South Korea purchased a total of 220 Metis-M in two orders—70 in 1995 (Project Brown Bear I) and 150 in 2005 (Project Brown Bear II)—and acquired 9,000 missiles as of 2006. According to the tests, Metis-M was capable of penetrating 850 mm of RHA, providing great firepower for a weapon operated by 2 soldiers. However, between 2009 and 2011, South Korean Army fired 17 missiles for testing, and 10 missiles either missed the target or didn't ignite the warhead upon impact (60% failure). After temporarily removing Metis-M from active service, the Army, the Agency for Defense Development, and the Defense Acquisition Program Administration test fired 43 missiles and achieved 41 hits (7% failure). The joint inspection team hypothesized faulty electronics on the guiding system or failing to maintain in good custody. However, they were not able to identify the cause of the issue, and Metis-M was put back into active service.[18]


On 7 March 2012, Free Syrian Army fighters used a 9K115-2 Metis-M anti-tank guided missile to hit a derelict Syrian Air Force MiG-23MS.[19] Later during the Syrian Civil War, its use became widespread. Insurgents used it with great success, together with other ATGMs, against different targets, including tanks, infantry fighting vehicles, trucks and firing posts with many videos uploaded on to the internet. Initially, Metis missiles originated from looted Syrian army depots, while later external suppliers could have been involved.

It was confirmed that Bulgaria has sold 6 sets of 9K115-2 Metis via the United States to Syrian rebels.[20]


Map with 9K115-2 operators in blue

Current operators

Bangladesh Army is one of the largest users of Metis-M1

Non-State Actors

Former Operators

See also


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  5. ^ a b c d e f "Metis-M1". Rosoboronexport. Retrieved 17 July 2021.
  6. ^ a b c d Metis Archived 2016-12-23 at the Wayback Machine -
  7. ^ a b "anti-tank system METIS M-1 (противотанковый комплекс Метис - М1)". YouTube. Archived from the original on 10 November 2014. Retrieved 13 November 2014.
  8. ^ Russian Armed Forces could receive new Metis-M1 anti-tank guided missile system Archived 2015-11-27 at the Wayback Machine -, 24 November 2015
  9. ^ a b "Army gets new SP guns, Metis M-1 missiles". Natun Barta. 2013-12-22. Archived from the original on 2013-12-25. Retrieved 2021-07-16.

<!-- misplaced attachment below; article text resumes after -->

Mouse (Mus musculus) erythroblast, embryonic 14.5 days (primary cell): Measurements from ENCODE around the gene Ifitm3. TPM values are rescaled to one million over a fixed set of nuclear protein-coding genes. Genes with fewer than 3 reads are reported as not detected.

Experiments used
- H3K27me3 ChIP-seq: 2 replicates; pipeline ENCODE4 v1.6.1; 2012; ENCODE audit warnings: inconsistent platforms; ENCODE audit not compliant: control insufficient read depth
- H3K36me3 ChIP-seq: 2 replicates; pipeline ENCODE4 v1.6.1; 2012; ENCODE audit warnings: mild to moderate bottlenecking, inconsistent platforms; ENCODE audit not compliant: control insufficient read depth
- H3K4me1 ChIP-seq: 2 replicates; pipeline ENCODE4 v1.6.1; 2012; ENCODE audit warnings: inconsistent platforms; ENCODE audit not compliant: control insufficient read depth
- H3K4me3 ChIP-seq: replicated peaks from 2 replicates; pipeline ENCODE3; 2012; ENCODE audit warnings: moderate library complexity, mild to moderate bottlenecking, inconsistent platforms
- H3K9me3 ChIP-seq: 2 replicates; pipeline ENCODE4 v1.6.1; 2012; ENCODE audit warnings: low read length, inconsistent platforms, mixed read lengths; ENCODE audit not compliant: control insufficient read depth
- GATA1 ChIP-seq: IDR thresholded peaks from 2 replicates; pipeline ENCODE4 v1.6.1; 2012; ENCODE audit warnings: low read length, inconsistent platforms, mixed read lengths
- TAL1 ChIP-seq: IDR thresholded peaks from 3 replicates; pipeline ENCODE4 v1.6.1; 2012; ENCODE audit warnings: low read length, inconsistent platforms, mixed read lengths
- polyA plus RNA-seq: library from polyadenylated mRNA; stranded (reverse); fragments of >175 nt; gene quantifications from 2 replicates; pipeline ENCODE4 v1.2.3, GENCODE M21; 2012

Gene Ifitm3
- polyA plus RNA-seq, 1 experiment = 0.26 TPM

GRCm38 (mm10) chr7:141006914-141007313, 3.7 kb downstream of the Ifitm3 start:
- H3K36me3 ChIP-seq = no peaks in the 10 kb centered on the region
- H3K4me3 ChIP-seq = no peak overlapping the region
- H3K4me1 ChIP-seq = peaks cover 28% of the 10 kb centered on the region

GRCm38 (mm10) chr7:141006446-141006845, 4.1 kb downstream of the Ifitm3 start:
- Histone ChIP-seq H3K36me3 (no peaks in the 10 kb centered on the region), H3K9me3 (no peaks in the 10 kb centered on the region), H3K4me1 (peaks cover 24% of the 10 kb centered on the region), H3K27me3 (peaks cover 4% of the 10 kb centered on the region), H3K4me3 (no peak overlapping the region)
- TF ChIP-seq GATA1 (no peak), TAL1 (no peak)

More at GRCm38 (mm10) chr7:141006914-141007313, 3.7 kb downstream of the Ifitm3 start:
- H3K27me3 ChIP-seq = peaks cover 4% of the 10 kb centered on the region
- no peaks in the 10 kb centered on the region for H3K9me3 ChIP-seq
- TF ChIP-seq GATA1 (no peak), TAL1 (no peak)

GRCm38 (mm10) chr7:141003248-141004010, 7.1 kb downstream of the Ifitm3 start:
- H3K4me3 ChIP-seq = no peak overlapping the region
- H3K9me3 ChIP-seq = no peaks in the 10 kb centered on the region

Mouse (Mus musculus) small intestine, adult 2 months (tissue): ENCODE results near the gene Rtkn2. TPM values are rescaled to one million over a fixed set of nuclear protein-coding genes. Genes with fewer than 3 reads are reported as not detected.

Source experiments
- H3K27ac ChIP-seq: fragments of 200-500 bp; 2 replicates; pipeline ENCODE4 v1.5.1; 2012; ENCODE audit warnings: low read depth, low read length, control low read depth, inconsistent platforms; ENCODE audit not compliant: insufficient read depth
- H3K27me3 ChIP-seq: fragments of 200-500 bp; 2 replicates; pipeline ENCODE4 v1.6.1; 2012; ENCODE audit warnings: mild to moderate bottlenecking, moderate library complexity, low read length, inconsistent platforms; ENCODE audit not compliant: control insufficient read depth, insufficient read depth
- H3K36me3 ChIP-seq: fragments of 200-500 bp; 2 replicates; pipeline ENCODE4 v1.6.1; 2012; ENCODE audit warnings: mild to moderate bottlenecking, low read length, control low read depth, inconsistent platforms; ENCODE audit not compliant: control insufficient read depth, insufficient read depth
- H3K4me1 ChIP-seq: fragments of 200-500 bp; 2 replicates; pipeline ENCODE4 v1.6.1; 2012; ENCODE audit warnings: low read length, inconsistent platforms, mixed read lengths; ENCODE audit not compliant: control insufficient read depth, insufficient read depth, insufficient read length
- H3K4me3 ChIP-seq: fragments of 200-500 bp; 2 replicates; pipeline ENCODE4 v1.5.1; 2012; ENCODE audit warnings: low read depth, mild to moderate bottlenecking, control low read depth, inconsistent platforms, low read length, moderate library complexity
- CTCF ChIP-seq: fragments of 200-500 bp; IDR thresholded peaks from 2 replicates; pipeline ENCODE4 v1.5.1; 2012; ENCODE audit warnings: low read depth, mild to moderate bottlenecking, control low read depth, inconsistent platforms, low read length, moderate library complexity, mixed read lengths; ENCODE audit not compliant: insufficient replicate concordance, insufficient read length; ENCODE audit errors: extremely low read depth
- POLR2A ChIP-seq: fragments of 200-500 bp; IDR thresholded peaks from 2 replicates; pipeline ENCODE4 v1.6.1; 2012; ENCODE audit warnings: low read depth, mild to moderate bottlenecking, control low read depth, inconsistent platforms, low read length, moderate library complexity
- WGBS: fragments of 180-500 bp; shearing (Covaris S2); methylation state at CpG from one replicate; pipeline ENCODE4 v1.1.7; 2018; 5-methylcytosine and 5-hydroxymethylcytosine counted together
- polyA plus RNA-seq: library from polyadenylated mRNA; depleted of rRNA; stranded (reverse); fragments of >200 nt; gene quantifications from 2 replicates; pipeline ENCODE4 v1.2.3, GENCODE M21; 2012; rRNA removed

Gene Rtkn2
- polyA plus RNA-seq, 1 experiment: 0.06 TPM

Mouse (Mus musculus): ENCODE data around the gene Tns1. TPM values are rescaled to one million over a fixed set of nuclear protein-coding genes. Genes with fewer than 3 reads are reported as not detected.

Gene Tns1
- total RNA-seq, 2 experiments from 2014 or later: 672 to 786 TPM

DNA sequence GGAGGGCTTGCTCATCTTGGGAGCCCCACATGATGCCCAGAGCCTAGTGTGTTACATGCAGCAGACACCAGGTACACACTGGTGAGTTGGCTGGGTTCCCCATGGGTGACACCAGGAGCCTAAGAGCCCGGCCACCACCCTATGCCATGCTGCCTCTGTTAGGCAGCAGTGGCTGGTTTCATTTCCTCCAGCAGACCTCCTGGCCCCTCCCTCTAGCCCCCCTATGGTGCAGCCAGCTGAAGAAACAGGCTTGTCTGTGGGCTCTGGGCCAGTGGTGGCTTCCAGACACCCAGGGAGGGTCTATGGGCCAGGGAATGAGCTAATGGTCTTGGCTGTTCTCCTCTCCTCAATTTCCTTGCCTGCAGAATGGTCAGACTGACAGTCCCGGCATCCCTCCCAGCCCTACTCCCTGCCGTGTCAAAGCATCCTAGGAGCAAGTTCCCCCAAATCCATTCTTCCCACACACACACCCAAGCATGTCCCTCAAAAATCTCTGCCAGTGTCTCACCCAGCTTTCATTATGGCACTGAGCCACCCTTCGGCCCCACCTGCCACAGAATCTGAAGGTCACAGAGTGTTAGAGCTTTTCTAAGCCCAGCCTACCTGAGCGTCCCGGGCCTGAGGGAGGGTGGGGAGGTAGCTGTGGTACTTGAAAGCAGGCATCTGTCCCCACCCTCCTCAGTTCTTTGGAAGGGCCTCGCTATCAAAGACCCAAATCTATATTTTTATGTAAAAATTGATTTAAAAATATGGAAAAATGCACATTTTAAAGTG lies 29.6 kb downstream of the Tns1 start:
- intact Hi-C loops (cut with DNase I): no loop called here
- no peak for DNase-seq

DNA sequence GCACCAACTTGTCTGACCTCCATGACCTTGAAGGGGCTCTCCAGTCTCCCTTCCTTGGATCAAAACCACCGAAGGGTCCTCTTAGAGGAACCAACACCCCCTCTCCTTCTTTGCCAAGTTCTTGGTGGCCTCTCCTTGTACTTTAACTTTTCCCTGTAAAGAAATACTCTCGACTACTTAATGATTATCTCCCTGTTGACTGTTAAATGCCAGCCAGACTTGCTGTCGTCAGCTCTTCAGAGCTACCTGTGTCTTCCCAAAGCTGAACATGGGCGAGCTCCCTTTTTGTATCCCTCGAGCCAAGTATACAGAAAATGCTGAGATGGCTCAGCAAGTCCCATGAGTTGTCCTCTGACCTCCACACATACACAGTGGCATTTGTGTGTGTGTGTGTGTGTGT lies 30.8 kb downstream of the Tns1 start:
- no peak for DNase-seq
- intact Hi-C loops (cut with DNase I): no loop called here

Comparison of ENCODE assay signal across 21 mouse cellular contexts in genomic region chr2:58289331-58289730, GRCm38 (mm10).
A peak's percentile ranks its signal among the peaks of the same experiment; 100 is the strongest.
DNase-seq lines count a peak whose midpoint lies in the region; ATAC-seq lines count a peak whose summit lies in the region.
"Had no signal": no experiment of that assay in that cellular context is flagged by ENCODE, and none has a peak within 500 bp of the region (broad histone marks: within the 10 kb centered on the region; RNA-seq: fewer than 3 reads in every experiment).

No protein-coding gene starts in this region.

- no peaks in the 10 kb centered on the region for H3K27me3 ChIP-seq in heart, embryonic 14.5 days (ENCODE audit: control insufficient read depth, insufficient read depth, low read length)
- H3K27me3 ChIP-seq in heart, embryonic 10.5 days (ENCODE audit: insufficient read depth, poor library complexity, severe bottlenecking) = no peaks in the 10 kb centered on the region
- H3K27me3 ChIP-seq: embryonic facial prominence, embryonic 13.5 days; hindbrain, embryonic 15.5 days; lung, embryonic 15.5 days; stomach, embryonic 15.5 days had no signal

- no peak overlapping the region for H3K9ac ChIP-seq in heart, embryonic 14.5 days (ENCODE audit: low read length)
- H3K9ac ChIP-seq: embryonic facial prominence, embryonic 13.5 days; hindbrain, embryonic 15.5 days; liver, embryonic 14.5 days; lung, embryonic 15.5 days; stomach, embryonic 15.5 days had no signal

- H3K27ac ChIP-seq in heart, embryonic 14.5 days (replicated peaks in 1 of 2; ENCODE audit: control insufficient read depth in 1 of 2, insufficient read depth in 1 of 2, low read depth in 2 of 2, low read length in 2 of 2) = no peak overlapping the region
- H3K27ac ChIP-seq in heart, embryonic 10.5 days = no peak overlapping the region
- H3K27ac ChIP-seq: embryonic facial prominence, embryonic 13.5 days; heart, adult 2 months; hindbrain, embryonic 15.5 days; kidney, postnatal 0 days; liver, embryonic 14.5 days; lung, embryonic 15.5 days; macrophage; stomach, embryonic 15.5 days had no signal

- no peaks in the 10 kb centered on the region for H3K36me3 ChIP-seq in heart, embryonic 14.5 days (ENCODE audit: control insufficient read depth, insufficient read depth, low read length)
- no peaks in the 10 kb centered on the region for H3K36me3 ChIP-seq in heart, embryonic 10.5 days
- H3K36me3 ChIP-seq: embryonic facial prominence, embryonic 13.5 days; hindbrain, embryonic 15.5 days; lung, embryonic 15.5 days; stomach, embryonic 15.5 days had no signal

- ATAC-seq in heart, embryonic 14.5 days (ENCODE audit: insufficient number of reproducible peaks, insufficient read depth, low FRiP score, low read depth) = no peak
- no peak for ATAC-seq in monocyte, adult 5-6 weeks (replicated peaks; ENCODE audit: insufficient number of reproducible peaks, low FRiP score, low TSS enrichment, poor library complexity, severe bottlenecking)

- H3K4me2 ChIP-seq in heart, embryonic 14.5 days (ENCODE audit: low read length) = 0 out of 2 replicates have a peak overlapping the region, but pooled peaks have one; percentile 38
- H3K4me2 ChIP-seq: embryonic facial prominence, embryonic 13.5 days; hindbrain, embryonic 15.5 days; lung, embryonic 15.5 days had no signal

10. ^ a b "Trade-Register-1971-2018.rft". Stockholm International Peace Research Institute. Retrieved 2019-04-21.
  11. ^ a b "Army gets new SP guns, Metis M-1 missiles". Dhaka Tribune. 2013-12-22. Archived from the original on 22 Apr 2019. Retrieved 17 July 2021.
  12. ^ Administrator. "Russian armed forces to receive Kornet-M and 9K115 Metis-M1 anti-tank-guided missiles TASS 12605161 - weapons defence industry military technology UK - analysis focus army defence military industry army". Archived from the original on 2017-10-11. Retrieved 2017-06-10.
  13. ^ Administrator. "Metis-M1 9K115-2 anti-tank guided missile ATGM technical data sheet specifications pictures video 10912156". Archived from the original on 2017-12-07. Retrieved 2017-12-07.
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  15. ^ TulaKirill (21 August 2010). "anti-tank system METIS M-1 (противотанковый комплекс Метис - М1)". Archived from the original on 19 June 2016. Retrieved 20 November 2016 – via YouTube.
  16. ^ "Defense Update - Assessing the Assessing Hezbollah anti-armour tactics and weapons - by David Eshel". Archived from the original on 13 November 2014. Retrieved 13 November 2014.
  17. ^ a b "Tough lessons for Israeli armour - BBC". 15 August 2006. Archived from the original on 7 January 2009. Retrieved 13 November 2014.
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  21. ^ a b c International Institute for Strategic Studies (15 February 2023). The Military Balance 2023 (1st ed.). Routledge. ISBN 978-1032508955.
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  28. ^ []
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External videos
video icon Video about Metis-M (in Russian)